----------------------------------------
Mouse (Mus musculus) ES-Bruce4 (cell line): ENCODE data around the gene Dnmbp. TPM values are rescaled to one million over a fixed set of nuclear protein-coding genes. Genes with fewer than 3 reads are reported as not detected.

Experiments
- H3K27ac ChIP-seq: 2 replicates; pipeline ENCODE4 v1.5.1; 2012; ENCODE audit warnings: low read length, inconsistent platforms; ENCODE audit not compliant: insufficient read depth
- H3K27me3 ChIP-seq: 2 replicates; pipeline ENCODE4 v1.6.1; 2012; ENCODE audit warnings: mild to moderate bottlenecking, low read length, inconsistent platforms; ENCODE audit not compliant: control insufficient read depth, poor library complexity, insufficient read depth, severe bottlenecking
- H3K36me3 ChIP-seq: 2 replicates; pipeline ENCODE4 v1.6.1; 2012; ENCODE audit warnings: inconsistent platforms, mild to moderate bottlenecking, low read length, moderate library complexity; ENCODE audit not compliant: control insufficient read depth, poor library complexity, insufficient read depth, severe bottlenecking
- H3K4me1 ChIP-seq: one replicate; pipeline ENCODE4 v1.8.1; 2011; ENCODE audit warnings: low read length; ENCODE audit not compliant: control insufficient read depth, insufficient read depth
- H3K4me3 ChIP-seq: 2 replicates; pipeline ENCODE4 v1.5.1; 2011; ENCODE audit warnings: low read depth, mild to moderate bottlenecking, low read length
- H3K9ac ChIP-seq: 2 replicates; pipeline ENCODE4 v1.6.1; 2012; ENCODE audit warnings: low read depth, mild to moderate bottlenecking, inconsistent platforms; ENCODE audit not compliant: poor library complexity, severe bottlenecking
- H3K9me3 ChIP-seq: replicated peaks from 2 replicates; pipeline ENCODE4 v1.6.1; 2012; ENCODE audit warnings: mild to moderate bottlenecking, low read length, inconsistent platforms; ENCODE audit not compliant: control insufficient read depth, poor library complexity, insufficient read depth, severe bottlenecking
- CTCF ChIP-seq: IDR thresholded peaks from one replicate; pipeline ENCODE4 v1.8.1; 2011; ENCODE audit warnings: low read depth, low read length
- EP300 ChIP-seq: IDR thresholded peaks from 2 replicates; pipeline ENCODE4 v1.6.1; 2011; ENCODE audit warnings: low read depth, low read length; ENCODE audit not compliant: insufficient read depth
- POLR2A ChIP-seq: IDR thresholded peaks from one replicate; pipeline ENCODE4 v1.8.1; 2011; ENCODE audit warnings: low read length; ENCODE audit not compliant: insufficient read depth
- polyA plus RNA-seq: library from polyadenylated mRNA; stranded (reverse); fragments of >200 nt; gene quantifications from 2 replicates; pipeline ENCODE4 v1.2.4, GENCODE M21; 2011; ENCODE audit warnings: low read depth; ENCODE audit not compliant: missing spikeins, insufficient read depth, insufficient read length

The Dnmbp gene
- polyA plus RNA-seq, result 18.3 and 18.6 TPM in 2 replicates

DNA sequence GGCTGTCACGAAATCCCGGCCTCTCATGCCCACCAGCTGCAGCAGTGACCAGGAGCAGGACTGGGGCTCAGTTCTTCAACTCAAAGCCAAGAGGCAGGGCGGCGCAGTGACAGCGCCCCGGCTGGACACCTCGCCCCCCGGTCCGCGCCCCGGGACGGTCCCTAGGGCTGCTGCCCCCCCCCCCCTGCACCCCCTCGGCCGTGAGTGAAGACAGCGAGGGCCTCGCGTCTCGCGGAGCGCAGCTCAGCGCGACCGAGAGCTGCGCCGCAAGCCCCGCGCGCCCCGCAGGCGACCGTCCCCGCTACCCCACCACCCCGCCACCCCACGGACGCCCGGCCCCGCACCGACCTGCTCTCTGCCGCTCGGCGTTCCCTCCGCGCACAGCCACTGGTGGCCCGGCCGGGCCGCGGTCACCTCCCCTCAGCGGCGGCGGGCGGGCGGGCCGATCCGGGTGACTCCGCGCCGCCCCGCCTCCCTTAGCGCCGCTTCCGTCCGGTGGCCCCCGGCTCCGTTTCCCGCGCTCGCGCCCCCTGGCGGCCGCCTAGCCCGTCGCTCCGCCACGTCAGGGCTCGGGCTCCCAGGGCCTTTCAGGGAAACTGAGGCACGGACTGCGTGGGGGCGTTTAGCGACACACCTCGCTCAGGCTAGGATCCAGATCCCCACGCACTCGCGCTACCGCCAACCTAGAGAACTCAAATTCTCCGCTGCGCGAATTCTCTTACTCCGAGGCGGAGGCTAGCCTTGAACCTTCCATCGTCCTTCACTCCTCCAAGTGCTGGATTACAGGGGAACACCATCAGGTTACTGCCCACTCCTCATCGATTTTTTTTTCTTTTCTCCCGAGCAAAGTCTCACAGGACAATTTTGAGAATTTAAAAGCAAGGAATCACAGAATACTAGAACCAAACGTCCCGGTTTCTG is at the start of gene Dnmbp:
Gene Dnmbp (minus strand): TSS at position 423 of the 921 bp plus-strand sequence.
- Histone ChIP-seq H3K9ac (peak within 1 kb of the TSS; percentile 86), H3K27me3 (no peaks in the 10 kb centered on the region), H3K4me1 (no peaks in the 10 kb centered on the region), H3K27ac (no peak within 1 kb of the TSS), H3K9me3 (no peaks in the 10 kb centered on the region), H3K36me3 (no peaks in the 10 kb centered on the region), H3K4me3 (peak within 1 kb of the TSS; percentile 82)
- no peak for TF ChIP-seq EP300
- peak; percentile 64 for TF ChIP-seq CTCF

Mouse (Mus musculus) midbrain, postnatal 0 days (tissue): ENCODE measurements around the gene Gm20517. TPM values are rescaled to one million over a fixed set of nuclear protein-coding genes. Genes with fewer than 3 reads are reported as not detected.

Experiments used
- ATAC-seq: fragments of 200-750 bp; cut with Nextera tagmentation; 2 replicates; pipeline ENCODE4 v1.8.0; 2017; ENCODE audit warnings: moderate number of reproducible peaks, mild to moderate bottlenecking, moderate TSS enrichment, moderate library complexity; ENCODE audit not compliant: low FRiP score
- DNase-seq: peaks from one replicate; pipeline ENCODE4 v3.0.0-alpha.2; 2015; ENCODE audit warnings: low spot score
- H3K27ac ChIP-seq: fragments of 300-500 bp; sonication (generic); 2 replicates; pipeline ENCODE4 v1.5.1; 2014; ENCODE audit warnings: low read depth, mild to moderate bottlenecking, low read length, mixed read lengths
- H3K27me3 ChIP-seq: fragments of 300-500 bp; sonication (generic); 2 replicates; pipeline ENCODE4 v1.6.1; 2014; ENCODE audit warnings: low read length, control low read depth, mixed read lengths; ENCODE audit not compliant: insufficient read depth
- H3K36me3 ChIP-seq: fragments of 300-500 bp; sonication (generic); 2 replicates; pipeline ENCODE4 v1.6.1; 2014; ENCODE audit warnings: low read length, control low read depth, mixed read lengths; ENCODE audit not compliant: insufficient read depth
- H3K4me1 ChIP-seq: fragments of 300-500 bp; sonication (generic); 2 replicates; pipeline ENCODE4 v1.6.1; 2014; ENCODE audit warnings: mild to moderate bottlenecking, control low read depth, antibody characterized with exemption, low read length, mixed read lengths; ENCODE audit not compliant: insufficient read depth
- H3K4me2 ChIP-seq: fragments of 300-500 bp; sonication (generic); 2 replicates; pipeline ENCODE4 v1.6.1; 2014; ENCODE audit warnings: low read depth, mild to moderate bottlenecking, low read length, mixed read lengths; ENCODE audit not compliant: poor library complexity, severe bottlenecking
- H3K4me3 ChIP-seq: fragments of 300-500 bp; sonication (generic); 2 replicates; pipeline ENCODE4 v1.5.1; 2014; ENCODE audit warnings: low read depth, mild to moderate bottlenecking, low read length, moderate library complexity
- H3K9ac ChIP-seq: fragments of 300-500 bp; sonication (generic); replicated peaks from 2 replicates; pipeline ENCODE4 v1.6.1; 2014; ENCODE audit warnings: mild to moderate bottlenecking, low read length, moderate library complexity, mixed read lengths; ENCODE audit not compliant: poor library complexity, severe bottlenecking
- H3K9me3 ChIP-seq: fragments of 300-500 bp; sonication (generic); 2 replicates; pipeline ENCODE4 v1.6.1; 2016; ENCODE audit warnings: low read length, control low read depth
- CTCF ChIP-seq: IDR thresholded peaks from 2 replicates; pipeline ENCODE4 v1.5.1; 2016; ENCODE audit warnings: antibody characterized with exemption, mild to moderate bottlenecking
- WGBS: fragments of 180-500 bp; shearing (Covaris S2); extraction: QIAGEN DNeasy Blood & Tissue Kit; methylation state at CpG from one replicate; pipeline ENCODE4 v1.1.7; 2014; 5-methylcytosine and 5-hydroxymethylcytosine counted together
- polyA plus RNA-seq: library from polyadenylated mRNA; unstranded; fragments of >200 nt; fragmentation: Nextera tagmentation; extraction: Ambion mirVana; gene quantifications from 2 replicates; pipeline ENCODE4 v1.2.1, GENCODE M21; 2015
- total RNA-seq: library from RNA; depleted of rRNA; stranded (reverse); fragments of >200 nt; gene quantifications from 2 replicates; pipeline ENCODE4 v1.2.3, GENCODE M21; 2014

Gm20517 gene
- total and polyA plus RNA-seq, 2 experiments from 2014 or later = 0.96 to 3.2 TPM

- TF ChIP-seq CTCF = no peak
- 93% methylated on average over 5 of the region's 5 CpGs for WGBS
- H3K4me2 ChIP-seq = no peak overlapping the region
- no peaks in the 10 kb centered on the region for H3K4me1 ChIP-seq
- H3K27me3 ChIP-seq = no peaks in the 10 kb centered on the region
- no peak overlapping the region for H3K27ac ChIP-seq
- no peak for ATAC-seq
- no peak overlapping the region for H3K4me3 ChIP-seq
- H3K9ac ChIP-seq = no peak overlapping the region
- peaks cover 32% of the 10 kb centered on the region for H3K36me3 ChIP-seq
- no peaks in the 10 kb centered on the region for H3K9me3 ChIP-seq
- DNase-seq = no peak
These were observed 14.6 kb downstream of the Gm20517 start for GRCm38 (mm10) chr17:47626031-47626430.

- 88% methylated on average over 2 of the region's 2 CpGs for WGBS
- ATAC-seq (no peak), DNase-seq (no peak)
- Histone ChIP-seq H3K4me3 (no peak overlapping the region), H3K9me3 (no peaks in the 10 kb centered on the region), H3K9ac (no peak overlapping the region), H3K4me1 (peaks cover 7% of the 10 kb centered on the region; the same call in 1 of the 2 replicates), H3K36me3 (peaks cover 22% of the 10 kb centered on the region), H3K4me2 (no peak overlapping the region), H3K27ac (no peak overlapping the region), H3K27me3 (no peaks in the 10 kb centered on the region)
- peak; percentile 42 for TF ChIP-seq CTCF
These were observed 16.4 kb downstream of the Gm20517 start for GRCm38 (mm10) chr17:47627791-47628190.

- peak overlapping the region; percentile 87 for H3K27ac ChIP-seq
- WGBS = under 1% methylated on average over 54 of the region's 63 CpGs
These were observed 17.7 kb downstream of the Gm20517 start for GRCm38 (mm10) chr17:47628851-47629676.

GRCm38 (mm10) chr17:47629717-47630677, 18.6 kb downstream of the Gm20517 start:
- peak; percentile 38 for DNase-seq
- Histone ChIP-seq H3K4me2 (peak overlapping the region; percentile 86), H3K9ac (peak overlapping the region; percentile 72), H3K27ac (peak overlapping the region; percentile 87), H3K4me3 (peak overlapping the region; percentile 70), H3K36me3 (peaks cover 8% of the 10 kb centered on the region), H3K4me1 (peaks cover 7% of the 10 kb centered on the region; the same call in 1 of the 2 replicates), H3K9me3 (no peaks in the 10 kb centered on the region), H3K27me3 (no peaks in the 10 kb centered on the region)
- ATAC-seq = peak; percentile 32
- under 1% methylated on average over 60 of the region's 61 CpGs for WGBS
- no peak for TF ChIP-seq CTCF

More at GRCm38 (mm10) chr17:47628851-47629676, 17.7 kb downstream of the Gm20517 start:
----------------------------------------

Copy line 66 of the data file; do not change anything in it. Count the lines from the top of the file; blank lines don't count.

More at GRCm38 (mm10) chr17:47628851-47629676, 17.7 kb downstream of the Gm20517 start: